Short kernel calls better?

Hi, All –

I have a reasonably straightforward, highly optimized search-type algorithm implemented in CUDA 1.1. In an attempt to increase performance, I ran a very long set of tests to determine the optimal run parameters (threads/block, shared memory size, etc). One of those parameters involved the number of target strings for every thread to search for. The pseudo code looks like this:

Begin Kernel:

    Load global memory into shared memory (coalesced read)


    For several iterations  <--- this was the parameter I was testing

        Read the short target sequence from global memory (I believe this is a coalesced read)

        Do the comparison against shared memory, write output back to global memory


End Kernel.

It turned out, keeping each kernel execution quite sort (0.5s/kernel execution, obtained by looping about 190 times) and calling it more times produced significantly better results (a 90% increase over a 5 second kernel called fewer times).

This result seems completely counter-intuitive. There is a fixed overhead for every kenrel load, and every thread must start out copying data into shared memory, which takes time (only about 3 ms, but it adds up when the kernel is called 50-100 times).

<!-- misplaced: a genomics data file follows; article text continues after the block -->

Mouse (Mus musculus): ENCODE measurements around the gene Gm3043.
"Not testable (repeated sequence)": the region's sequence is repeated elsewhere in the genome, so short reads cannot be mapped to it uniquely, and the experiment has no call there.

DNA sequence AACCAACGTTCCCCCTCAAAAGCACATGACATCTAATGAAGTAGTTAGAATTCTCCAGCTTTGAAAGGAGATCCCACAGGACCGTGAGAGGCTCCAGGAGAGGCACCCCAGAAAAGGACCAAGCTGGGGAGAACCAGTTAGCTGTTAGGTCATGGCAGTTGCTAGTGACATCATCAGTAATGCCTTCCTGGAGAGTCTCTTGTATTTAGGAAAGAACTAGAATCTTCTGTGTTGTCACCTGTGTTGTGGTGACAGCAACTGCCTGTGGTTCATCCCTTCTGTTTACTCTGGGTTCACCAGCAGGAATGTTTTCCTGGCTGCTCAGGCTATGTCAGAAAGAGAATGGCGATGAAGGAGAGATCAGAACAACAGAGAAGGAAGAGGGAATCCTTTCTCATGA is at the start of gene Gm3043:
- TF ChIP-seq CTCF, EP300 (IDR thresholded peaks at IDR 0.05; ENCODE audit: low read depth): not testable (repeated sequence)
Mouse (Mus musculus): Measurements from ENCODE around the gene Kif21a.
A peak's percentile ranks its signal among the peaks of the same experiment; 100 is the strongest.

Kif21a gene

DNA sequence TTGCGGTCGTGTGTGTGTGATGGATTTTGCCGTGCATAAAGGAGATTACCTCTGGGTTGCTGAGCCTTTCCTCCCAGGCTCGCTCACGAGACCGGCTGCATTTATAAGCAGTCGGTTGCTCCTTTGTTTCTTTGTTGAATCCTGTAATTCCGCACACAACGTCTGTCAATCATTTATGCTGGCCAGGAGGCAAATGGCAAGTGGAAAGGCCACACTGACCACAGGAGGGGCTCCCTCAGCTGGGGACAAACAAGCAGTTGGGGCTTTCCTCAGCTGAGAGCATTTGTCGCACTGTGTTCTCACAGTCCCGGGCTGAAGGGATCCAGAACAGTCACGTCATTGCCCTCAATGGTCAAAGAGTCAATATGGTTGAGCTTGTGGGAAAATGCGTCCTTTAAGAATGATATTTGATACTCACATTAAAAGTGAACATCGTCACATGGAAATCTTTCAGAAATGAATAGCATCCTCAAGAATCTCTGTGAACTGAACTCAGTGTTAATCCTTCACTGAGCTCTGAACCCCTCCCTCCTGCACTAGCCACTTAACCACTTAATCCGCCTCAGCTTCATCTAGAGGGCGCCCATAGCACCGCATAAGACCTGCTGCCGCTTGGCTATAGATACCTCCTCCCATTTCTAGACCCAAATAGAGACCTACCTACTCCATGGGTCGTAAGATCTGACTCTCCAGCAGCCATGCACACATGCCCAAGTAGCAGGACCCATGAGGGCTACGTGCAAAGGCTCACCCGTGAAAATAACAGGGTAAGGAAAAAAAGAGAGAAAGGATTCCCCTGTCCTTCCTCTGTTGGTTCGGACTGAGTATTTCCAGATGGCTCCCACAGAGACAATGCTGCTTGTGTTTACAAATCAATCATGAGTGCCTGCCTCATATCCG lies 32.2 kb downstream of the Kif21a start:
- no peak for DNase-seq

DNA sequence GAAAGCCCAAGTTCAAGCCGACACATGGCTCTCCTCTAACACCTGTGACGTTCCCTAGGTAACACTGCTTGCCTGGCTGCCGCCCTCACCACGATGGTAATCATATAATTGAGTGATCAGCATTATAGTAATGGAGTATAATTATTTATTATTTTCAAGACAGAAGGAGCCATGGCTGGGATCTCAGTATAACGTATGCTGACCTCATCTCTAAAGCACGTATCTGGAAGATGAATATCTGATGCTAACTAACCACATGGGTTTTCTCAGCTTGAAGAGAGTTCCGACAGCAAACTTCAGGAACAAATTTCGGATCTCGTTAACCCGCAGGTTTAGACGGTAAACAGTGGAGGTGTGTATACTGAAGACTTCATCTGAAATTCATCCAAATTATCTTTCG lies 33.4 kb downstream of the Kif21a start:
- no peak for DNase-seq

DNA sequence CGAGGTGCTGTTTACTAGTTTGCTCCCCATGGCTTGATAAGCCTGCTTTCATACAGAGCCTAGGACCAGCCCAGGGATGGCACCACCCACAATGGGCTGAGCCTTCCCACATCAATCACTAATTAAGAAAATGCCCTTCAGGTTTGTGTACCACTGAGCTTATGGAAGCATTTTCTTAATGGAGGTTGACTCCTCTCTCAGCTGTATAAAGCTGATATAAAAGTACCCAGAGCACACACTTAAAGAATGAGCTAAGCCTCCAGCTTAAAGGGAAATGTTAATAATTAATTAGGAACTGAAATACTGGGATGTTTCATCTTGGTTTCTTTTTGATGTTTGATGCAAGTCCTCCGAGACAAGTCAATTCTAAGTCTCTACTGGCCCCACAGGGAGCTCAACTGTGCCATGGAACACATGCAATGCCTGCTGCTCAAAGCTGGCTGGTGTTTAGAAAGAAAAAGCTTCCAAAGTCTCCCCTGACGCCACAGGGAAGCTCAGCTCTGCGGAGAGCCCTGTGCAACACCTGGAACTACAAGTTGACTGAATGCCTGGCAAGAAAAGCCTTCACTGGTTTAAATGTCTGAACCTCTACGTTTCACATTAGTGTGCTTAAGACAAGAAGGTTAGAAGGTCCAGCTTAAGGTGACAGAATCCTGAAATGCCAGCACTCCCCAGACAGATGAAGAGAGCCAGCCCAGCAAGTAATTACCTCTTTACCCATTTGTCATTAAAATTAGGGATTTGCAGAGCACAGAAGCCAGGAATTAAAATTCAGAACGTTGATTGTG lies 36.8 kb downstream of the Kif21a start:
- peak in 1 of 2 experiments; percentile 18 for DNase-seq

I am running Windows XP Pro SP3 with a GeForce 8600GTS (going to try it on an 8800 soon).

My thanks for any insights,

Ben Weiss

Oregon State University Graphics Group

Your pseudocode doesn’t say so, but are your work loads varying per thread, or are they all always following the same exact pipeline?

One theory if you’re assigning each thread a variable amount of work is that a long kernel is slower… some threads finish their work and sit idle while the remaining threads are still working on their jobs. Many short kernel calls can help reduce this because the loads become re-balanced each relaunch.

This isn’t going to be a factor if every thread has exactly the same workload though.

The workloads are very close to equal across the threads in a block (to the best of my ability to make them).

Interesting side note: I might have included this in the original post, but forgot.
If I sweep the “loops/thread” parameter, I get the following result (0% is defined as the optimal, 192 loops/thread).

As you can see, we get a steadily increasing advantage up until we hit a certain threshold, then the results become lower and unpredictable.

Any insights?